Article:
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UPDATED: Police Spray State Delegate with Pepper Spray at Manassas Protest

| May 30, 2020 | 0 Comments | News

Del. Lee Carter reacts to a stinging spray in his eye at the May 30 protest on Sudley Road in Manassas, Prince William.

UPDATED: Sunday, May 31 at 2:22 a.m. 

Del. Lee Carter (D-50th Manassas) was sprayed with what was likely pepper spray, Saturday at 10:45 p.m., at the Prince William County Black Lives Matter-style protest on Sudley Road in Manassas.

While it may have began as a peaceful protest, over time the assembly attracted incidence of violence and unruly behavior. Police determined it an “unlawful protest,” and advised people to avoid the area.

In response to the violence, Virginia State Troopers arrived to assist the Prince William Police.

According to a live citizen video, Carter, who attended the protest, knelt in front of officers in riot gear. As they stood in a line, he began asking them questions, such as “Why are you here?” No one answered him.

Carter said they could answer him now or answer in front of the General Assembly. Carter then asked the reason they had “CS” or tear gas with them. He said he knew what it was because he is a Marine veteran.

“I heard them calling for CS,” he said. “I don’t know if you all think it’s a good idea for your agency to lie to a legislator.”

Officers started to disperse along Sudley Road, and Carter followed along to ask more questions. At that point, Carter fell back yelling and said that they used the CS on him. ‘They just CSed a member of the General Assembly!’ he cried.

A few people ran to help Carter up and they helped him wash his eyes out with milk that they poured from a carton.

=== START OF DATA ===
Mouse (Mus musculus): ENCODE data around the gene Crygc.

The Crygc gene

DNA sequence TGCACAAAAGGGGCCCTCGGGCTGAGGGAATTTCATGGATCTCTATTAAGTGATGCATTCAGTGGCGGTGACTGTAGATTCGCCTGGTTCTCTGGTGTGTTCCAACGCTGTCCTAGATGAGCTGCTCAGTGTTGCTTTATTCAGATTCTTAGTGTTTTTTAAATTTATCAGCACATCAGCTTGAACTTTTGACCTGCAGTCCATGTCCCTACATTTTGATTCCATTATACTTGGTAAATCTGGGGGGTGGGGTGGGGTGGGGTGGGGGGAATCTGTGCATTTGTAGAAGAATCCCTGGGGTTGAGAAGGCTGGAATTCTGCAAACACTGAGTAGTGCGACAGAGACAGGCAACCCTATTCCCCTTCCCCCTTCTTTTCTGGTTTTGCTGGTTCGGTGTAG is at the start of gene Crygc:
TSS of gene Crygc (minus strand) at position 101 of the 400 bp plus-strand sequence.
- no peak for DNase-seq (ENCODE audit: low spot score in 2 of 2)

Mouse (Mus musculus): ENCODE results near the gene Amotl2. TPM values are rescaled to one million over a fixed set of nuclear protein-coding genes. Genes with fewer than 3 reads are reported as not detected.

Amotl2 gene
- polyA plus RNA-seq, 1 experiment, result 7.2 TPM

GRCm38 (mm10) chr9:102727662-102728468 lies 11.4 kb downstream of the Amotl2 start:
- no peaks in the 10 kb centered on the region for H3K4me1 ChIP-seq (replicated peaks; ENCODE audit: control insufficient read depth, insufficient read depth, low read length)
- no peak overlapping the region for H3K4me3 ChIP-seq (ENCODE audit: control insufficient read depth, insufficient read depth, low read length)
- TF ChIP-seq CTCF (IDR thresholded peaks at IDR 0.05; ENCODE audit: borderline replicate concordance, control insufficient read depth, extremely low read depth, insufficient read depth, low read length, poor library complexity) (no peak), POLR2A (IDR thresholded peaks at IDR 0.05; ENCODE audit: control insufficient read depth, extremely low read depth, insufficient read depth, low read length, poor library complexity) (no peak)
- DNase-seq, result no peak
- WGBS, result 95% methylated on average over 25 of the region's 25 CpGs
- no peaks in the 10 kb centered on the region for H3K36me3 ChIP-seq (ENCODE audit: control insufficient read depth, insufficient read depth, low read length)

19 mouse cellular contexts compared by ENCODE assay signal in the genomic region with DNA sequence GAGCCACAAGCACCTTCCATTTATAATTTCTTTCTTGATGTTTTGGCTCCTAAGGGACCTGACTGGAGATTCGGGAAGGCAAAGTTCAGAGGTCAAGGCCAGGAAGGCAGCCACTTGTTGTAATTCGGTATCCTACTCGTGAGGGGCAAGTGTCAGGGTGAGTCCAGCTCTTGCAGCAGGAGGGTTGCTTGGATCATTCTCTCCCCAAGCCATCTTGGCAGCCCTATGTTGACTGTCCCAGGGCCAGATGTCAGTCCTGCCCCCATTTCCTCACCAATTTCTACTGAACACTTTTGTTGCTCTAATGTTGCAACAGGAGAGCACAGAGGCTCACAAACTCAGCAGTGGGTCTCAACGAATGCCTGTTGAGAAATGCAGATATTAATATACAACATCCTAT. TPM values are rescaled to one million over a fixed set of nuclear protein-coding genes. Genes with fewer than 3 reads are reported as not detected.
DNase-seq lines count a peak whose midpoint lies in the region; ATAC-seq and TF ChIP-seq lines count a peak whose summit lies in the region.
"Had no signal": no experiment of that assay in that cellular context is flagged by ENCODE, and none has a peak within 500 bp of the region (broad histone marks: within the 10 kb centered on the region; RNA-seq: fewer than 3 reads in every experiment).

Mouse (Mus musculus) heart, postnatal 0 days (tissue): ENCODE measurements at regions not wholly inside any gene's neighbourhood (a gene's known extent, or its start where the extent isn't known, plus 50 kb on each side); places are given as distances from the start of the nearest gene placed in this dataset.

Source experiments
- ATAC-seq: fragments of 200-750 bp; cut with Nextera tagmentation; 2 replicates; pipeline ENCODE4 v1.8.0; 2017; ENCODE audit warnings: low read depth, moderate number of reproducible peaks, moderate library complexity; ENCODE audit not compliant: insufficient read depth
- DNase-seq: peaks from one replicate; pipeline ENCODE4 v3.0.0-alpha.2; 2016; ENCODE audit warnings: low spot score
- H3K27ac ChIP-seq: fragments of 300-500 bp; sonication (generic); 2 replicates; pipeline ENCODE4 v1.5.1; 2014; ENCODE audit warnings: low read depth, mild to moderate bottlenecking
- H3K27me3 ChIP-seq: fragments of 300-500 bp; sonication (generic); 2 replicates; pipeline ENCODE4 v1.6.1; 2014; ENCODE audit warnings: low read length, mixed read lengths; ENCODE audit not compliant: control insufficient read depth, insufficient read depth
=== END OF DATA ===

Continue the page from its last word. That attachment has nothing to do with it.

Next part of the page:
Del. Lee Carter takes a knee in front of officers in riot gear, May 30, in Manassas.

Around 11:35 p.m., Corinne Geller, spokeswoman for the Virginia State Police said State Troopers used pepper spray and powder at the Manassas assembly. It is a man-made substance derived from hot peppers meant to sting the eyes.

“The protesters were given repeated verbal commands to disperse at that location, but have refused. In an effort to safely disperse the violent crowd, state police has utilized non-lethal tactics, such as OC ‘pepper’ spray and powder,” she said.

She said that at the time of the release CS gas (a carbon chemical compound) had not been used.

Approximately 100 Prince William Police and State Police officers in protective gear were present at the scene. There were a few officers more heavily outfitted.

Earlier live VDOT videos showed smoke in the crowd around 10 p.m.

In the video that primarily featured Carter, the protesters appeared to be peaceful, except for throwing plastic water bottles. Some used offensive language.

Prince William Police asked residents to avoid the area along Sudley Manor Road, saying it had evolved to a police action due to civil unrest. Many witnesses testify to objects being thrown: light objects like plastic water bottles, but also heavy objects such as large rocks and glass bottles. Two Virginia State Troopers were injured by people in the Manassas crowd according a statement.

Others said windows of businesses had been broken, and a VDOT video shows a small fire along the road.

Prince William Police reported just before 2 a.m., Sunday, that everyone had dispersed. The department will issue a statement later in the day.

Bristow Beat will credit the citizen videographer at her request. As of now she asked that her video would not be publicly broadcasted.

*Bristow Beat originally said Carter was sprayed with tear gas, but statements from the Virginia State Police suggests it was more likely pepper spray. 

This article has most recently been updated May 31 at 2:22 a.m. 

© 2020, Bristow Beat. All rights reserved.

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